Issues for Further Consideration
1. Should the remit of the Trade Measurement Unit in the Trading Standards Services of the Ministry of Consumer Affairs explicitly recognise metrology’s importance to the external sector of the economy?
2. Should the government should review whether its role in the International Organisation for Legal Metrology (OIML) should be upgraded from corresponding to full membership, given the increasing importance of metrology in food, health, and environmental issues (and their impacts on key elements of New Zealand international trade)?
3. While there is no evidence of an unnecessary burden of compliance in regard to metrological issues is onerous, should the Trading Standards Service explicitly acknowledge that one of its functions is to reduce compliance costs, providing they do not add to transaction costs elsewhere in the economy?
4. Is there a need for raising public awareness of measurement issues in the long run? The program could include:
– ensuring that key formers of public opinion are aware of metrological issues;
– using news events which involve measurement issues to provide a background of the wider issues;
– ensuring there is adequate coverage of measurement issues in the core primary and secondary curriculum;
– expecting all specialist courses at secondary and tertiary (including vocational) levels to cover systematically the relevant metrological issues of the subject;
– approaching NZQA to assist in attaining the previous two objectives;
– providing the public with material to assist with these objectives.
Conclusions: New Directions in Metrology – The Economists’ Perspective
Transaction costs have been described as the friction in the economic system. Because of these costs the system operates less efficiently than it would in a world without transaction costs. One of the functions of government policy is to reduce that friction, to – in effect – put some oil into the machinery so it runs more smoothly.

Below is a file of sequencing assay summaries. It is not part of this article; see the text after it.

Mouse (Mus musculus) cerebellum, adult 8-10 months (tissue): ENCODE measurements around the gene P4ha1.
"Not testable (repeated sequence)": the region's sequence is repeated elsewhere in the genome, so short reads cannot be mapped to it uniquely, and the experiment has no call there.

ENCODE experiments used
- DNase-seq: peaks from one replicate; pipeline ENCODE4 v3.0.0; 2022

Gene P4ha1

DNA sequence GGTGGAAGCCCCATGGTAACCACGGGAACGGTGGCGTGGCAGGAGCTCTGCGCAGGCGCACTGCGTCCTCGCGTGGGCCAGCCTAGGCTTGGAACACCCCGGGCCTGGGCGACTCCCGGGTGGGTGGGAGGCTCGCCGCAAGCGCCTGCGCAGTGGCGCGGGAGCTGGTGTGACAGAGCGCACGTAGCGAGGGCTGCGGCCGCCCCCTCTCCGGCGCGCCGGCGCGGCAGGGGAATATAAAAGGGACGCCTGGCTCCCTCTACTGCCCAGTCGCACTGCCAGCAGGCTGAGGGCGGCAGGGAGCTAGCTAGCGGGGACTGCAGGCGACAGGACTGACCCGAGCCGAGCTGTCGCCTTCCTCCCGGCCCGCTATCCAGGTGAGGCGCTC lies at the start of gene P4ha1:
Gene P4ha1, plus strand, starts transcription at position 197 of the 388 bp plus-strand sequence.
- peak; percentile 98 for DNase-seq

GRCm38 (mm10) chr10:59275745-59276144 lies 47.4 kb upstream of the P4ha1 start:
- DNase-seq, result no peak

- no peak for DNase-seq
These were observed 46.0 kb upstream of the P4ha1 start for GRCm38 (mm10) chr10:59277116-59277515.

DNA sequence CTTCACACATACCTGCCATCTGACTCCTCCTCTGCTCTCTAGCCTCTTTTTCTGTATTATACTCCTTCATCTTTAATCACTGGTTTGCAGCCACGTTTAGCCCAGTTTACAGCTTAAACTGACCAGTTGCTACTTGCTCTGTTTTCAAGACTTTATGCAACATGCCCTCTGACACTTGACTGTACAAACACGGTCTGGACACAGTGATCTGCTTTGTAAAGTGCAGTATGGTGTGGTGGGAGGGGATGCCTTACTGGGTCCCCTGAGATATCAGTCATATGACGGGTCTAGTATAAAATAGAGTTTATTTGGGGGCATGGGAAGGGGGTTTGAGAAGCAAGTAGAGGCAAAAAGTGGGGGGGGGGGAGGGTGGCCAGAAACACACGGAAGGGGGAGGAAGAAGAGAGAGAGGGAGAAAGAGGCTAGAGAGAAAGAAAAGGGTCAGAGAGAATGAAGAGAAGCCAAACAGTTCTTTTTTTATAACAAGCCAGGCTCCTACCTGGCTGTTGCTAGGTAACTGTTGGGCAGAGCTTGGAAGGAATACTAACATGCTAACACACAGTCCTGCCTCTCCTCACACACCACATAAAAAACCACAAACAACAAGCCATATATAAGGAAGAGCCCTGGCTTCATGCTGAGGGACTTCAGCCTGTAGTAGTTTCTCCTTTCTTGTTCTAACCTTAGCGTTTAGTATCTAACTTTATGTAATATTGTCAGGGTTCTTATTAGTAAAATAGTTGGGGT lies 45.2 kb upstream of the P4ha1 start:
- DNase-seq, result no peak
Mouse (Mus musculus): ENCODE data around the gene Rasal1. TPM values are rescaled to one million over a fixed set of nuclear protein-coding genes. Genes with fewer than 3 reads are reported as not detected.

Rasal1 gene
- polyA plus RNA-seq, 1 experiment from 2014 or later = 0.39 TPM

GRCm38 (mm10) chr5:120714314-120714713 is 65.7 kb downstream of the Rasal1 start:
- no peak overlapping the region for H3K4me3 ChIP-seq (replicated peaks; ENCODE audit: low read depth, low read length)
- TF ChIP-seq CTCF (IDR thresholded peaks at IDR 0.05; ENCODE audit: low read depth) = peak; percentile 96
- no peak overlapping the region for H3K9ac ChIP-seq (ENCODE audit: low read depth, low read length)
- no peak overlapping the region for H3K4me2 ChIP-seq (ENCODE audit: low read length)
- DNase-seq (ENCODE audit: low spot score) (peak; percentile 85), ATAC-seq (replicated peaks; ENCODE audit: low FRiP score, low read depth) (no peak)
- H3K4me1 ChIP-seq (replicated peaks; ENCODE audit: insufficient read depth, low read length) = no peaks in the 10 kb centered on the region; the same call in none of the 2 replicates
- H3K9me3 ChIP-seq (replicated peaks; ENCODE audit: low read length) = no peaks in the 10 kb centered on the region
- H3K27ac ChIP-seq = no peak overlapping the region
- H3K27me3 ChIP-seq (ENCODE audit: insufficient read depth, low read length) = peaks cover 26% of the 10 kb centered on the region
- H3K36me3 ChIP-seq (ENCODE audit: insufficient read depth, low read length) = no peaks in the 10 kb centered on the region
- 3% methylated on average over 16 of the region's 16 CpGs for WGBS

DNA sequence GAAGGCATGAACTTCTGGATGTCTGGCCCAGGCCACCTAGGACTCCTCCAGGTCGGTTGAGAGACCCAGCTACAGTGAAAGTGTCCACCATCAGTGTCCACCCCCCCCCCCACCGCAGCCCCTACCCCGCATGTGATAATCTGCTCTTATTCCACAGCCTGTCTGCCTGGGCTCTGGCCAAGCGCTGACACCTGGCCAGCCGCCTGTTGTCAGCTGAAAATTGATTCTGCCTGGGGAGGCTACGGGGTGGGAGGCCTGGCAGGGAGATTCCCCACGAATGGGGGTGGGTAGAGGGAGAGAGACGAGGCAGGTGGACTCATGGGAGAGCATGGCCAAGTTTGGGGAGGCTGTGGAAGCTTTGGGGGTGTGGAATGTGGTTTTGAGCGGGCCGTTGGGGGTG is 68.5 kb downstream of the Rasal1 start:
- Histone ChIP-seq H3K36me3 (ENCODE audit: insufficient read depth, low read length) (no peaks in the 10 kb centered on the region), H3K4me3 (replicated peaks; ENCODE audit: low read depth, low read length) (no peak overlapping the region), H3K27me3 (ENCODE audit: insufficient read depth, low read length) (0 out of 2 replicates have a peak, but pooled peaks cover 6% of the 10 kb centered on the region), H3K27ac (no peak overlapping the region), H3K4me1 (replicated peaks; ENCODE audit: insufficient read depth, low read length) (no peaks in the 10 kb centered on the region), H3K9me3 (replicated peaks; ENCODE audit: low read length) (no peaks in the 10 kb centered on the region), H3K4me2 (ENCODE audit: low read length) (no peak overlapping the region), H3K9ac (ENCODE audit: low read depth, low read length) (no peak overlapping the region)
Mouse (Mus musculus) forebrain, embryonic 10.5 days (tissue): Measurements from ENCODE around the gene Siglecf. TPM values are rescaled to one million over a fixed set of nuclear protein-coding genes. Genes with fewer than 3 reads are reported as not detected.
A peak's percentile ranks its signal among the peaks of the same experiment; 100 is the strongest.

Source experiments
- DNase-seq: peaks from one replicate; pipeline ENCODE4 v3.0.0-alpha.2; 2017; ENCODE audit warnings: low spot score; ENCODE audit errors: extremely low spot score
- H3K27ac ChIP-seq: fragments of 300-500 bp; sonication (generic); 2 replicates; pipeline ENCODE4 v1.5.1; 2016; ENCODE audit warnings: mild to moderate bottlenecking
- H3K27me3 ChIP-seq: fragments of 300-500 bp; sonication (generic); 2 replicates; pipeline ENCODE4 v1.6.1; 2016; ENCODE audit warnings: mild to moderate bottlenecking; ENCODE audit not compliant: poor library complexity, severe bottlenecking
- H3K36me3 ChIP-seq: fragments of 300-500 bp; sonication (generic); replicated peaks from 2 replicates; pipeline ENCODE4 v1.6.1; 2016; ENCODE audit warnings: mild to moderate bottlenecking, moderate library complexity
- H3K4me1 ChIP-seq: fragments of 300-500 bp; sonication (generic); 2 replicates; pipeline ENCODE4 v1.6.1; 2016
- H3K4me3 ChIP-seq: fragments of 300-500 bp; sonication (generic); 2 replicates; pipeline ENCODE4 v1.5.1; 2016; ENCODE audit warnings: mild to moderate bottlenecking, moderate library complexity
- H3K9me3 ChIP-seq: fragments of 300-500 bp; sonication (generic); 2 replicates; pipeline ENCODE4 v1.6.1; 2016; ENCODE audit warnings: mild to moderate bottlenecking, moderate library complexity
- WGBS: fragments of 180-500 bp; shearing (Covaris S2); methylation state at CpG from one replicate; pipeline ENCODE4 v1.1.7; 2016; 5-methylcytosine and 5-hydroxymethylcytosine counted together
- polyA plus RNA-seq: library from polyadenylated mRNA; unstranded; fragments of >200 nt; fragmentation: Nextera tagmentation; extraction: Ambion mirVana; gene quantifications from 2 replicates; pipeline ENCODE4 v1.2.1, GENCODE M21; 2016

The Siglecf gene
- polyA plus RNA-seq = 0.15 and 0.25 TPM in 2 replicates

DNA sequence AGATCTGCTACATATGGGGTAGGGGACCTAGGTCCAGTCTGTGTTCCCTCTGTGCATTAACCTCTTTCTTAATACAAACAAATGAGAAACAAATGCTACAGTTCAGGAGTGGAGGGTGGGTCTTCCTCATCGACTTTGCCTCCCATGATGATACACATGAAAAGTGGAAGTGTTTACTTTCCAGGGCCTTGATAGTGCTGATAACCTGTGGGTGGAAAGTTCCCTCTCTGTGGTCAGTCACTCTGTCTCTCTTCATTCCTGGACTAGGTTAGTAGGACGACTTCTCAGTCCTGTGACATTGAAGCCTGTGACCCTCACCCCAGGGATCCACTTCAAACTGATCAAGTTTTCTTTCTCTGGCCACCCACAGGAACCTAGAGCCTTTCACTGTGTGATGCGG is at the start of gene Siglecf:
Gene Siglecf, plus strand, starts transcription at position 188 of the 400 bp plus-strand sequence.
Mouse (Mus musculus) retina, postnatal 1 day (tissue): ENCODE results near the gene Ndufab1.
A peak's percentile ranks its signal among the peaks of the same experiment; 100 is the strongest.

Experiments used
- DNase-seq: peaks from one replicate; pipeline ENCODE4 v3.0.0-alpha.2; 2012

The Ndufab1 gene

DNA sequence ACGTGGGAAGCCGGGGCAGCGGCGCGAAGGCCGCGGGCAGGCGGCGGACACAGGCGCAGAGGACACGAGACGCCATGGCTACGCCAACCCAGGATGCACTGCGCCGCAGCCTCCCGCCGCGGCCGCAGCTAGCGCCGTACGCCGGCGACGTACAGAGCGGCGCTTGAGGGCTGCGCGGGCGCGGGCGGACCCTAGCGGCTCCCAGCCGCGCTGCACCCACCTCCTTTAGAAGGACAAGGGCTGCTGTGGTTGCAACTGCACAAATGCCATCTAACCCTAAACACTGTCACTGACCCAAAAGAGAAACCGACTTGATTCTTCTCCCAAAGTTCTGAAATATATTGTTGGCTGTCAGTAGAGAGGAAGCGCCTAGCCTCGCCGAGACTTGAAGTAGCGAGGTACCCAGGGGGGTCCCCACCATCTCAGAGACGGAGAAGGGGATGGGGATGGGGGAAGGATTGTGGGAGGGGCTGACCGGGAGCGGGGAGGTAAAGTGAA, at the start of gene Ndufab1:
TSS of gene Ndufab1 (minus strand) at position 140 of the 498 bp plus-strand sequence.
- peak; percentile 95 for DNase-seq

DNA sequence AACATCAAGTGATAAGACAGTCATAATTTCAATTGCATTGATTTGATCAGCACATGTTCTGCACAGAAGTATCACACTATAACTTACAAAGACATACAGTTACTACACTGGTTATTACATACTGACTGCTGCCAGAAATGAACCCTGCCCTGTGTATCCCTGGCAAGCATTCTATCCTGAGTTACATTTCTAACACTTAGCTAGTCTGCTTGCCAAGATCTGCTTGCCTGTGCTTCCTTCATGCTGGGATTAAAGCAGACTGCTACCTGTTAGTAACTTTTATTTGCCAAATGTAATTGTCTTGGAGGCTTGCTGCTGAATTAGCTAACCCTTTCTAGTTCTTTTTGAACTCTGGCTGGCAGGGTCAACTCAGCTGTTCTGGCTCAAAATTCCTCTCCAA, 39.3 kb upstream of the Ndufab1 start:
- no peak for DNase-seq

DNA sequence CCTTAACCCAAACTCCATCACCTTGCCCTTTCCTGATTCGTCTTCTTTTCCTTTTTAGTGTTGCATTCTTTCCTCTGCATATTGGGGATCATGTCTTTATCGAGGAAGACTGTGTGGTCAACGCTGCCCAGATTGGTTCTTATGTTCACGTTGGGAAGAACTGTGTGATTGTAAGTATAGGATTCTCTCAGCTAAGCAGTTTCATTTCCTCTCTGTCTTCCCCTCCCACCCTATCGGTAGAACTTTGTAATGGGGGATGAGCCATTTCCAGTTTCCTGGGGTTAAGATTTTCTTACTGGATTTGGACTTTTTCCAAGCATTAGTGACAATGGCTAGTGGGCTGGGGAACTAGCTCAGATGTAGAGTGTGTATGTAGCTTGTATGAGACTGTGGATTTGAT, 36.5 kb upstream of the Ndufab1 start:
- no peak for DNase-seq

Measurement is one of the sources of transaction costs. The metrological infrastructure is a means of reducing those costs, of putting some oil into the system to reduce the friction that would arise from inaccuracy and inconsistency of measurements. It is not possible to evaluate the contribution of the engineer which supplies the lubricating oil, nor the oil itself. Clearly, the contribution is not the same thing as the cost. Rather, we can imagine what would happen were there no lubrication. At best the machinery might come to a grinding halt. The users would hurry to find some oil, but because it was not designed for the particular use and because they were not trained in its application, the machine would still function poorly.
Metrologists are among those who design and apply some of the lubricating oils for the economic system, and ensure that it is applied as effectively as possible. Their value, like that of the engineers with machinery oil, is incalculable. But nonetheless, the value of a properly organised system of international measurement is palpable.
1. Committee of Inquiry into Australia’s Standards and Conformance Infrastructure (1995).
2. Quinn (1994).
3. The quotation comes from NZOYB (1982:854). (Despite the claim of efficiency of the metric system, we should acknowledge the linguistic merit of our forefathers’ simpler ‘pounds’, ‘feet’, and ‘miles’.)